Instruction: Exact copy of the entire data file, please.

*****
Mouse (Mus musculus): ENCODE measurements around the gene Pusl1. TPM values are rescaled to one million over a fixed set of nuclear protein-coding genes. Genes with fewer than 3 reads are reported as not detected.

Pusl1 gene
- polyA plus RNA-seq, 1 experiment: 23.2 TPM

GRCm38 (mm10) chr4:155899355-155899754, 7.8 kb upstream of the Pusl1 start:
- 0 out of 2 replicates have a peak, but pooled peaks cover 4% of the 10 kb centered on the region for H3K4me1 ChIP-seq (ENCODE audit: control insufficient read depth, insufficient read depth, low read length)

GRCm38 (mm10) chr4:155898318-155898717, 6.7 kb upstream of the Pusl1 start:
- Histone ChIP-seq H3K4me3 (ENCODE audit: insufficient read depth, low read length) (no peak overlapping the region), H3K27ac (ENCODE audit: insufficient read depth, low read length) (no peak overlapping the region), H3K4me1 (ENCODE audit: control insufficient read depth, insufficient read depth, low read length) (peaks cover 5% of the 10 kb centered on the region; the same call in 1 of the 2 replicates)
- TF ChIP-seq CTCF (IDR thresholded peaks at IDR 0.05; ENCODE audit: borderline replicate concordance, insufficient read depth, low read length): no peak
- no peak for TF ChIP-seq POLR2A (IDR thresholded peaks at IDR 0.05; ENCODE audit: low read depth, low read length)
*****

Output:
Mouse (Mus musculus): ENCODE measurements around the gene Pusl1. TPM values are rescaled to one million over a fixed set of nuclear protein-coding genes. Genes with fewer than 3 reads are reported as not detected.

Pusl1 gene
- polyA plus RNA-seq, 1 experiment: 23.2 TPM

GRCm38 (mm10) chr4:155899355-155899754, 7.8 kb upstream of the Pusl1 start:
- 0 out of 2 replicates have a peak, but pooled peaks cover 4% of the 10 kb centered on the region for H3K4me1 ChIP-seq (ENCODE audit: control insufficient read depth, insufficient read depth, low read length)

GRCm38 (mm10) chr4:155898318-155898717, 6.7 kb upstream of the Pusl1 start:
- Histone ChIP-seq H3K4me3 (ENCODE audit: insufficient read depth, low read length) (no peak overlapping the region), H3K27ac (ENCODE audit: insufficient read depth, low read length) (no peak overlapping the region), H3K4me1 (ENCODE audit: control insufficient read depth, insufficient read depth, low read length) (peaks cover 5% of the 10 kb centered on the region; the same call in 1 of the 2 replicates)
- TF ChIP-seq CTCF (IDR thresholded peaks at IDR 0.05; ENCODE audit: borderline replicate concordance, insufficient read depth, low read length): no peak
- no peak for TF ChIP-seq POLR2A (IDR thresholded peaks at IDR 0.05; ENCODE audit: low read depth, low read length)